Mary Barton, a former principal dancer with the American Repertory Ballet, now the ARB’s resident choreographer, may not be onstage with the ensemble during performances, but she says she is moving right along with the company, even from her seat.
“It’s that way in rehearsals and in shows,” she says. “I am along for the ride, still feeling the music in my body. Once you’ve been a dancer for life, you’ll always feel like you’re part of the performance.”
As a classical ballet dancer since her teen years, Barton has performed some of ballet’s most famed roles. For example, in the mid-1980s, Robert Joffrey created the role of Clara for her, in the world premiere of the Joffrey Ballet’s new “Nutcracker.” Barton has also danced the role of Odette/Odile in “Swan Lake,” Juliet in “Romeo and Juliet,” and Titania in “A Midsummer Night’s Dream.”
Now Barton is being applauded as a choreographer. “I still try to take classes as much as I can, and when stuff goes ‘full throttle,’ it’s hard, but I feel like myself when I am in dancer shape,” she says. “That’s what makes me feel like I am on the right path, and that facilitates the choreography. I am able to go into a room and react with the music. I film it, see what I like and what I don’t like, and then I pass that on to the dancers.”
Celebrating Barton’s 15 years creating choreography for the company, and seven years as resident choreographer, American Repertory Ballet opens its 2017-’18 season with the program titled “Woman of Dance: Celebrating the Work of Mary Barton.” The performances will be Friday and Saturday, September 22 and 23, at 7:30 p.m. at the Bart Luedeke Center on the campus of Rider University.
Look for such signature works as Barton’s “Straight Up With a Twist” — her very first piece as the ARB’s resident choreographer — as well as “Five Men and a Concerto,” set to the strong drive and melody of Vivaldi’s “Concerto for Oboe,” and “Scarlet Sonata,” a recent, and technically challenging creation. The latter, which premiered earlier this year, is a chance to showcase five of ARB’s women dancers, who are “strong and fierce and capable,” according to Barton.
“I have wonderful female dancers, and there are many facets to their personalities,” Barton says, speaking during a rehearsal break. She says “Scarlet Sonata” was a present for her female dancers, a way to show them off.
She describes the work as “an exploration of classical lines viewed through a contemporary dance lens.” The dancers are featured in duets, solos, and group work, and the ballet “reveals them as the ethereal, whimsical, sophisticated, graceful, intelligent, powerful dancers they are.”
The piece began with a costuming idea. In her mind’s eye Barton saw sleek, long-sleeved red leotards, just leotards with flesh tights. Then came the music: for “Scarlet Sonata” Barton chose the Violin Sonata No. 3, Opus 128, by Joachim Raff, a prolific German-Swiss composer of the 19th century.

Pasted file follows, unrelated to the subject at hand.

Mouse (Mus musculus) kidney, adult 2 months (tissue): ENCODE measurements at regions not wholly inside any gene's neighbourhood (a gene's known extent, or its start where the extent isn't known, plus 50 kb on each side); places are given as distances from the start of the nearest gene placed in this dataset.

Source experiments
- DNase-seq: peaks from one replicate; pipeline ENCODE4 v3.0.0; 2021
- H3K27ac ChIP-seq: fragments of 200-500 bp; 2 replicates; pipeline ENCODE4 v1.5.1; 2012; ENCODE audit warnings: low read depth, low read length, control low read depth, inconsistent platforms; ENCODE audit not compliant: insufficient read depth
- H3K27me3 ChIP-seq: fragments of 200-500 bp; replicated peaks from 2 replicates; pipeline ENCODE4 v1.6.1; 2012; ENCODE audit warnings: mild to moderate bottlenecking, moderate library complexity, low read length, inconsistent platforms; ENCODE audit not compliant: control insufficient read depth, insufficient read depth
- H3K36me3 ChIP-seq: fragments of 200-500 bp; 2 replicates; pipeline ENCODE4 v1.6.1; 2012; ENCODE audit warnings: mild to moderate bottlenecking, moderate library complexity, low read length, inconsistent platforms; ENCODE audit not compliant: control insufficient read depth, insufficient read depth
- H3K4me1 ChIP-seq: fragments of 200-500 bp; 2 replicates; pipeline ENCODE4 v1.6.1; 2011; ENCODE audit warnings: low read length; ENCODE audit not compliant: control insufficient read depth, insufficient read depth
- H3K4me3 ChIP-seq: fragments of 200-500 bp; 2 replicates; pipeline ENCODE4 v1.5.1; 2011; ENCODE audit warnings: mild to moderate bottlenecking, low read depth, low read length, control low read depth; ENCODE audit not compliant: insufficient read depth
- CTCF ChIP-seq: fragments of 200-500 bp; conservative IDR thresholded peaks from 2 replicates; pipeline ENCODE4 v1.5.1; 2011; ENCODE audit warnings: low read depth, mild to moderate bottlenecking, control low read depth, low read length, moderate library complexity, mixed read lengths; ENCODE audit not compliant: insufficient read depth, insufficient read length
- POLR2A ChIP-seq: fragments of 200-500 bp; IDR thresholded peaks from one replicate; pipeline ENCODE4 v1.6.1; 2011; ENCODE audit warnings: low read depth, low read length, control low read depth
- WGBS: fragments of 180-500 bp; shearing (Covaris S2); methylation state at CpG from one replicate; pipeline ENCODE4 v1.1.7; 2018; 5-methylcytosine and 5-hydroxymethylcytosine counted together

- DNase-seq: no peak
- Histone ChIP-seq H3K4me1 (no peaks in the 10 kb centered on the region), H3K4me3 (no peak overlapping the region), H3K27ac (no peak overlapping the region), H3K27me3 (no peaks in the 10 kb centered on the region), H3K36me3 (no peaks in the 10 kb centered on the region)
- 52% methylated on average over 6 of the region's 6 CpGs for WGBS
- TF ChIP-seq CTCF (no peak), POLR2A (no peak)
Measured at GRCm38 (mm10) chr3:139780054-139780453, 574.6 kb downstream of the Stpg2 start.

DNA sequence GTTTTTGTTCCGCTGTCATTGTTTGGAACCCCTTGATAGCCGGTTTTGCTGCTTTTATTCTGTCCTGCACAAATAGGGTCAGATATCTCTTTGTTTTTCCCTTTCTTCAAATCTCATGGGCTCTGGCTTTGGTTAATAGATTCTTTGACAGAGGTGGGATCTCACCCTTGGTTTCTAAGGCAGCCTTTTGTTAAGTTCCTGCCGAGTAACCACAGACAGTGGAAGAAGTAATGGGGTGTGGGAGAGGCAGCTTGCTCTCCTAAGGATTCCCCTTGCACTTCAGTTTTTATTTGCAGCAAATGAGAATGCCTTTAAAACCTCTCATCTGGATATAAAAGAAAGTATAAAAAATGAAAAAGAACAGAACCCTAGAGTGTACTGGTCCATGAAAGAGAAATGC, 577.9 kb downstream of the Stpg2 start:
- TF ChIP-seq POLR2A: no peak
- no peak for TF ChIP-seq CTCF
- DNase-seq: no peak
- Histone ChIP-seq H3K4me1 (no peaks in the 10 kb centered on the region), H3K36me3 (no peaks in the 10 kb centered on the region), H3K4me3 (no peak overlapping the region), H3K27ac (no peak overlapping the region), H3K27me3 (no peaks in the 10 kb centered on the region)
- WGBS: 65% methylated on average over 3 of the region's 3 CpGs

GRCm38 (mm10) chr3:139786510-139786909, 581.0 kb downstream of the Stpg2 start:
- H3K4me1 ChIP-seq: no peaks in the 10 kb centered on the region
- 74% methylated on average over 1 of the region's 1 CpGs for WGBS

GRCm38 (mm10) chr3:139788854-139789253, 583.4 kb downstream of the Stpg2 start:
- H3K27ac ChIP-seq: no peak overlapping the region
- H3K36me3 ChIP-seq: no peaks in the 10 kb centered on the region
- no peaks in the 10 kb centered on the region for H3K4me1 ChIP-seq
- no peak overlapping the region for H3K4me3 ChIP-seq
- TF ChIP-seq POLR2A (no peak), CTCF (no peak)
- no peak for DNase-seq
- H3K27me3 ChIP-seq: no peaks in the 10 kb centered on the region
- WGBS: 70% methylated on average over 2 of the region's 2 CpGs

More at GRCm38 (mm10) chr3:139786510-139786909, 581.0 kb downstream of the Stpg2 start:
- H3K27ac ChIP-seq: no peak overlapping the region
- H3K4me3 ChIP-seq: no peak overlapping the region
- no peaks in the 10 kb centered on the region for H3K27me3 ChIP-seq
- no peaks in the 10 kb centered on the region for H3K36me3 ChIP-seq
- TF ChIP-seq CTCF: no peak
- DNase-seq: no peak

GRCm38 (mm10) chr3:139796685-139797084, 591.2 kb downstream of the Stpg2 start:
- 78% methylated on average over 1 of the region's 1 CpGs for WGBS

“I wanted music from (another) century, but with a modern kind of feel,” Barton says. “I found this piece by Raff. It sounded very romantic, but then all of a sudden, it went a little ‘off,’ the violin went crazy, with a gypsy kind of theme. So there’s quirkiness and there’s rhythm.”
“I am always driven by the music first, I listen to it over and over again, then I go into the studio, turn the camera on and start dancing,” Barton says, explaining her creative process. “I was (working out) the rhythm and the steps, and those steps turned out to be challenging.”
Discovering Raff, Barton feels she uncovered a treasure trove of compositions. “Just tons of music,” she says. “I was really excited to find him, as he was popular in his time but is lesser-known now. I like to start fresh, and it’s hard to find music that other people haven’t done pieces to.”
It was music that also sparked the creation of “Five Men and a Concerto,” particularly the slower movement of Vivaldi’s Concerto for Oboe. “Although the opening movement sounds heroic, the concerto has a very beautiful adagio section, and that’s what drew me to it,” Barton says. “I wanted flowing music, but with a masculine feel to it. It sounded quite manly to me, but then the oboe does an intricate weave, so I put in some nice footwork and beats to challenge the men and show them off.”
The final piece of the evening will be Barton’s renowned “Straight Up With a Twist,” which, true to its name, is basically ballet with a twist. “That’s how I came up with the name: it’s definitely ballet, but with these off-kilter moments,” she says.
The title also evokes a refreshing drink or cocktail, even a glass of champagne. Indeed, the piece is populated with “bubbly” characters, “not people exactly, and not creatures either, just kind of mysterious sprites,” Barton says.
The work is set to the eclectic sounds of Kaila Flexer and Third Ear, which blends a little bit of gypsy jazz with Arabic rhythms, both genres of music being especially challenging for classical ballet.
“The music is really cool — a bass, a violin, marimba, and percussion,” Barton says. “It’s based on Bulgarian folk music and klezmer, as Kaila’s great-grandparents were well-known klezmer artists. To me, it also has a 1920s feel and sounds like a speakeasy. You might hear Arabic rhythms in there too, since Kaila puts lots of world music into her pieces. The music keeps changing in feeling.”